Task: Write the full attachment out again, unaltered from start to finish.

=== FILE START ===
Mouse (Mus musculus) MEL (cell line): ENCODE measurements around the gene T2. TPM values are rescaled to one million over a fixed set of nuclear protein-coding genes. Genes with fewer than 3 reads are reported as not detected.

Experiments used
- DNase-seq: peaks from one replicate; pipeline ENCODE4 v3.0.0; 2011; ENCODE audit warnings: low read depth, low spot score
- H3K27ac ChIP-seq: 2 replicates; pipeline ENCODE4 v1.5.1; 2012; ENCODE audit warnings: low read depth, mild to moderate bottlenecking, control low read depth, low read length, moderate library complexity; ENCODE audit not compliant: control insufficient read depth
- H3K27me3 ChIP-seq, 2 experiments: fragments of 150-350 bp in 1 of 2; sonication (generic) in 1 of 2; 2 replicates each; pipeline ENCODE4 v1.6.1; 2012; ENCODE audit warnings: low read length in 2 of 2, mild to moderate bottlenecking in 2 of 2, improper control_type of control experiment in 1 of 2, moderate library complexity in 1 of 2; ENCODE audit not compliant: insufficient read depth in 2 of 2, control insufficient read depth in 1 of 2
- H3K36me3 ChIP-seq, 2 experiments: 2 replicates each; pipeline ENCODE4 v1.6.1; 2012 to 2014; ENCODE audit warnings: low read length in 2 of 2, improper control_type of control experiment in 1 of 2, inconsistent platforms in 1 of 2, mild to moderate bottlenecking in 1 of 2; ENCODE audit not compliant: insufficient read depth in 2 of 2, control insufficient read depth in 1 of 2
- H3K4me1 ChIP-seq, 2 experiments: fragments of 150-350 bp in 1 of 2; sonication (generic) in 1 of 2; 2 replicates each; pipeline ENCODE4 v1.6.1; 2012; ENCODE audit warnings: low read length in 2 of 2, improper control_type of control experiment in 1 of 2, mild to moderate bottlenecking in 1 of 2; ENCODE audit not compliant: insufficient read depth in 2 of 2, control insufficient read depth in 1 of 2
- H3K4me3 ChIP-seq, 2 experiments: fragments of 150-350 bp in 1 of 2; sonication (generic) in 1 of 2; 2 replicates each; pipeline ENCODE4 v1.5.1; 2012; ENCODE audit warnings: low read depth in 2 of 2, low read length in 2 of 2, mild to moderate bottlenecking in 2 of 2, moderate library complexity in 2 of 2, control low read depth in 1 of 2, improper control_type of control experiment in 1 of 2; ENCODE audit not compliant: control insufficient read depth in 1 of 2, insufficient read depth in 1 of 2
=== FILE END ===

Mouse (Mus musculus) MEL (cell line): ENCODE measurements around the gene T2. TPM values are rescaled to one million over a fixed set of nuclear protein-coding genes. Genes with fewer than 3 reads are reported as not detected.

Experiments used
- DNase-seq: peaks from one replicate; pipeline ENCODE4 v3.0.0; 2011; ENCODE audit warnings: low read depth, low spot score
- H3K27ac ChIP-seq: 2 replicates; pipeline ENCODE4 v1.5.1; 2012; ENCODE audit warnings: low read depth, mild to moderate bottlenecking, control low read depth, low read length, moderate library complexity; ENCODE audit not compliant: control insufficient read depth
- H3K27me3 ChIP-seq, 2 experiments: fragments of 150-350 bp in 1 of 2; sonication (generic) in 1 of 2; 2 replicates each; pipeline ENCODE4 v1.6.1; 2012; ENCODE audit warnings: low read length in 2 of 2, mild to moderate bottlenecking in 2 of 2, improper control_type of control experiment in 1 of 2, moderate library complexity in 1 of 2; ENCODE audit not compliant: insufficient read depth in 2 of 2, control insufficient read depth in 1 of 2
- H3K36me3 ChIP-seq, 2 experiments: 2 replicates each; pipeline ENCODE4 v1.6.1; 2012 to 2014; ENCODE audit warnings: low read length in 2 of 2, improper control_type of control experiment in 1 of 2, inconsistent platforms in 1 of 2, mild to moderate bottlenecking in 1 of 2; ENCODE audit not compliant: insufficient read depth in 2 of 2, control insufficient read depth in 1 of 2
- H3K4me1 ChIP-seq, 2 experiments: fragments of 150-350 bp in 1 of 2; sonication (generic) in 1 of 2; 2 replicates each; pipeline ENCODE4 v1.6.1; 2012; ENCODE audit warnings: low read length in 2 of 2, improper control_type of control experiment in 1 of 2, mild to moderate bottlenecking in 1 of 2; ENCODE audit not compliant: insufficient read depth in 2 of 2, control insufficient read depth in 1 of 2
- H3K4me3 ChIP-seq, 2 experiments: fragments of 150-350 bp in 1 of 2; sonication (generic) in 1 of 2; 2 replicates each; pipeline ENCODE4 v1.5.1; 2012; ENCODE audit warnings: low read depth in 2 of 2, low read length in 2 of 2, mild to moderate bottlenecking in 2 of 2, moderate library complexity in 2 of 2, control low read depth in 1 of 2, improper control_type of control experiment in 1 of 2; ENCODE audit not compliant: control insufficient read depth in 1 of 2, insufficient read depth in 1 of 2